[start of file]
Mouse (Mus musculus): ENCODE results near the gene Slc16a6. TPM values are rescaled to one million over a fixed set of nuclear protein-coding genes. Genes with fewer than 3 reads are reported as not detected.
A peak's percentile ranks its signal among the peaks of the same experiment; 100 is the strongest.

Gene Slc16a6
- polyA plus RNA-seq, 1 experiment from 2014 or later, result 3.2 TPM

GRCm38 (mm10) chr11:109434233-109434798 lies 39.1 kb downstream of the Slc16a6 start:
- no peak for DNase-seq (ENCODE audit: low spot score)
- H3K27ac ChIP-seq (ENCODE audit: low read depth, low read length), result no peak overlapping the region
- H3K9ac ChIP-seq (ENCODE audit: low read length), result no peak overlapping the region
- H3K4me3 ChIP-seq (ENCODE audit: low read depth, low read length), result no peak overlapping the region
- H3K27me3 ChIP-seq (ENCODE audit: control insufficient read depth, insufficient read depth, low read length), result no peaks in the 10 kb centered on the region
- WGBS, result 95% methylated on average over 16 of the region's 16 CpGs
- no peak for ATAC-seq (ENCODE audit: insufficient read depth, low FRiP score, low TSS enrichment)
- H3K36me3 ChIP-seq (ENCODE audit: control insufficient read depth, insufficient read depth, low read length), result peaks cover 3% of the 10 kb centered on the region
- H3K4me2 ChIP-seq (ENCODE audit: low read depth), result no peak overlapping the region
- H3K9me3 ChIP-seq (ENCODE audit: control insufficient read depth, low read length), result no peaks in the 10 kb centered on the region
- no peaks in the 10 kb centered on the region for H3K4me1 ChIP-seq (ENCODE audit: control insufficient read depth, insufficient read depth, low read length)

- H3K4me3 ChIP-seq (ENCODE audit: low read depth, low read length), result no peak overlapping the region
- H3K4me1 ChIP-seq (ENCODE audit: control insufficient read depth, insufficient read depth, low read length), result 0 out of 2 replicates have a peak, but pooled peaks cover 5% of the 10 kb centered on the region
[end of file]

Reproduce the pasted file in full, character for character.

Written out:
Mouse (Mus musculus): ENCODE results near the gene Slc16a6. TPM values are rescaled to one million over a fixed set of nuclear protein-coding genes. Genes with fewer than 3 reads are reported as not detected.
A peak's percentile ranks its signal among the peaks of the same experiment; 100 is the strongest.

Gene Slc16a6
- polyA plus RNA-seq, 1 experiment from 2014 or later, result 3.2 TPM

GRCm38 (mm10) chr11:109434233-109434798 lies 39.1 kb downstream of the Slc16a6 start:
- no peak for DNase-seq (ENCODE audit: low spot score)
- H3K27ac ChIP-seq (ENCODE audit: low read depth, low read length), result no peak overlapping the region
- H3K9ac ChIP-seq (ENCODE audit: low read length), result no peak overlapping the region
- H3K4me3 ChIP-seq (ENCODE audit: low read depth, low read length), result no peak overlapping the region
- H3K27me3 ChIP-seq (ENCODE audit: control insufficient read depth, insufficient read depth, low read length), result no peaks in the 10 kb centered on the region
- WGBS, result 95% methylated on average over 16 of the region's 16 CpGs
- no peak for ATAC-seq (ENCODE audit: insufficient read depth, low FRiP score, low TSS enrichment)
- H3K36me3 ChIP-seq (ENCODE audit: control insufficient read depth, insufficient read depth, low read length), result peaks cover 3% of the 10 kb centered on the region
- H3K4me2 ChIP-seq (ENCODE audit: low read depth), result no peak overlapping the region
- H3K9me3 ChIP-seq (ENCODE audit: control insufficient read depth, low read length), result no peaks in the 10 kb centered on the region
- no peaks in the 10 kb centered on the region for H3K4me1 ChIP-seq (ENCODE audit: control insufficient read depth, insufficient read depth, low read length)

- H3K4me3 ChIP-seq (ENCODE audit: low read depth, low read length), result no peak overlapping the region
- H3K4me1 ChIP-seq (ENCODE audit: control insufficient read depth, insufficient read depth, low read length), result 0 out of 2 replicates have a peak, but pooled peaks cover 5% of the 10 kb centered on the region